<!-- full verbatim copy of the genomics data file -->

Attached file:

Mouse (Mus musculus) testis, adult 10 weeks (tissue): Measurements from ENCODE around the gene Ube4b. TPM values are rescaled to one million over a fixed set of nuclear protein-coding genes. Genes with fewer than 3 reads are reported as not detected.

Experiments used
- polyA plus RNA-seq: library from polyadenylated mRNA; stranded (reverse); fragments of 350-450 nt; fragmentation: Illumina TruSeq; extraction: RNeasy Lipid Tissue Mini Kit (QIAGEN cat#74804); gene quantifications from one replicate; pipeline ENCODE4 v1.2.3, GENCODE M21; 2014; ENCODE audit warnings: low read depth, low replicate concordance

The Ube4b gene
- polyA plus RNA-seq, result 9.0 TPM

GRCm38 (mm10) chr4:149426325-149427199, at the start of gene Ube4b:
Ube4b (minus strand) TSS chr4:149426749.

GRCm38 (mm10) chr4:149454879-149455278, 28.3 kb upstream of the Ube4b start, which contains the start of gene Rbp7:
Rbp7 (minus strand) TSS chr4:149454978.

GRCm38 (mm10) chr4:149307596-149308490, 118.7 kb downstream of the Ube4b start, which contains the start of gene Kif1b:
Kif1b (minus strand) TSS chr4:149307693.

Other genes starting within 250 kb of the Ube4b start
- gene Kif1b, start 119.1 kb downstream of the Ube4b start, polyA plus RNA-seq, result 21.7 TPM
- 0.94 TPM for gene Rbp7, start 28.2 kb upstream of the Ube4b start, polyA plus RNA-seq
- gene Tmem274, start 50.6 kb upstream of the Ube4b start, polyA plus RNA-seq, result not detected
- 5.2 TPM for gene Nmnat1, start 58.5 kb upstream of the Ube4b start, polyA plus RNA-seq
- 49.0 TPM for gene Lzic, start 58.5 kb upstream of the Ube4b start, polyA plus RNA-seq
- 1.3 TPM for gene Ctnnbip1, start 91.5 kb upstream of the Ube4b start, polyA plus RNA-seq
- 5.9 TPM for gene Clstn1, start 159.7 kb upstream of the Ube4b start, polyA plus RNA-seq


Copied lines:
Mouse (Mus musculus) testis, adult 10 weeks (tissue): Measurements from ENCODE around the gene Ube4b. TPM values are rescaled to one million over a fixed set of nuclear protein-coding genes. Genes with fewer than 3 reads are reported as not detected.

Experiments used
- polyA plus RNA-seq: library from polyadenylated mRNA; stranded (reverse); fragments of 350-450 nt; fragmentation: Illumina TruSeq; extraction: RNeasy Lipid Tissue Mini Kit (QIAGEN cat#74804); gene quantifications from one replicate; pipeline ENCODE4 v1.2.3, GENCODE M21; 2014; ENCODE audit warnings: low read depth, low replicate concordance

The Ube4b gene
- polyA plus RNA-seq, result 9.0 TPM

GRCm38 (mm10) chr4:149426325-149427199, at the start of gene Ube4b:
Ube4b (minus strand) TSS chr4:149426749.

GRCm38 (mm10) chr4:149454879-149455278, 28.3 kb upstream of the Ube4b start, which contains the start of gene Rbp7:
Rbp7 (minus strand) TSS chr4:149454978.

GRCm38 (mm10) chr4:149307596-149308490, 118.7 kb downstream of the Ube4b start, which contains the start of gene Kif1b:
Kif1b (minus strand) TSS chr4:149307693.

Other genes starting within 250 kb of the Ube4b start
- gene Kif1b, start 119.1 kb downstream of the Ube4b start, polyA plus RNA-seq, result 21.7 TPM
- 0.94 TPM for gene Rbp7, start 28.2 kb upstream of the Ube4b start, polyA plus RNA-seq
- gene Tmem274, start 50.6 kb upstream of the Ube4b start, polyA plus RNA-seq, result not detected
- 5.2 TPM for gene Nmnat1, start 58.5 kb upstream of the Ube4b start, polyA plus RNA-seq
- 49.0 TPM for gene Lzic, start 58.5 kb upstream of the Ube4b start, polyA plus RNA-seq
- 1.3 TPM for gene Ctnnbip1, start 91.5 kb upstream of the Ube4b start, polyA plus RNA-seq
- 5.9 TPM for gene Clstn1, start 159.7 kb upstream of the Ube4b start, polyA plus RNA-seq